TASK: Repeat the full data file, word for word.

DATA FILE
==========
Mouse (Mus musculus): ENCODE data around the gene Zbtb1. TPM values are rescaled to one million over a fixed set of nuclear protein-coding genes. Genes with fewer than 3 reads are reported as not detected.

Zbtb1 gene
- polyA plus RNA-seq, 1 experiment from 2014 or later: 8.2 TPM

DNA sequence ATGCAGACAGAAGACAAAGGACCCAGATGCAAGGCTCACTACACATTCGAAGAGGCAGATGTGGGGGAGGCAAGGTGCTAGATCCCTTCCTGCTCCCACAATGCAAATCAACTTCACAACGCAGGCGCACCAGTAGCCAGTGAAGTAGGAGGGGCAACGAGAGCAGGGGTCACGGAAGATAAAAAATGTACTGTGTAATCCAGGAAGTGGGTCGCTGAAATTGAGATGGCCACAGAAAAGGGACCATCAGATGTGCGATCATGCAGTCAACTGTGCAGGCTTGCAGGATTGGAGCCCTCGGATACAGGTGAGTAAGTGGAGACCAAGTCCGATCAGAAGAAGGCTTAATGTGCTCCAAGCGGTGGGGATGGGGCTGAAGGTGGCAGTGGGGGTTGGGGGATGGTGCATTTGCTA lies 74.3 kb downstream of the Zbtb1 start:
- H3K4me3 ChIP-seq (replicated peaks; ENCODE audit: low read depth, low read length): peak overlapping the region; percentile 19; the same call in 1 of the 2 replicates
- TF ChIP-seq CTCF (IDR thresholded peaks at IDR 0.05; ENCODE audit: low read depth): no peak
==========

Mouse (Mus musculus): ENCODE data around the gene Zbtb1. TPM values are rescaled to one million over a fixed set of nuclear protein-coding genes. Genes with fewer than 3 reads are reported as not detected.

Zbtb1 gene
- polyA plus RNA-seq, 1 experiment from 2014 or later: 8.2 TPM

DNA sequence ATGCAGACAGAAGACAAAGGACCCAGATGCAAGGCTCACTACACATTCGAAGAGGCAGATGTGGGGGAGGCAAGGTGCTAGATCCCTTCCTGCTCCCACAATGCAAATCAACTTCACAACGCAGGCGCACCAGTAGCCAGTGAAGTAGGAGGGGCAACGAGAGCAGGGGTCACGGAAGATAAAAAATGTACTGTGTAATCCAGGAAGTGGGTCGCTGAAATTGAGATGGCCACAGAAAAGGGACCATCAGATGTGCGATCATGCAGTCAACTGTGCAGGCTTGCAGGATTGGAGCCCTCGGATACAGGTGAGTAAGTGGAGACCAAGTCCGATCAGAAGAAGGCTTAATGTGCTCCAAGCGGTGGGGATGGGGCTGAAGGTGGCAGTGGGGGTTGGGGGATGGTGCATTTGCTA lies 74.3 kb downstream of the Zbtb1 start:
- H3K4me3 ChIP-seq (replicated peaks; ENCODE audit: low read depth, low read length): peak overlapping the region; percentile 19; the same call in 1 of the 2 replicates
- TF ChIP-seq CTCF (IDR thresholded peaks at IDR 0.05; ENCODE audit: low read depth): no peak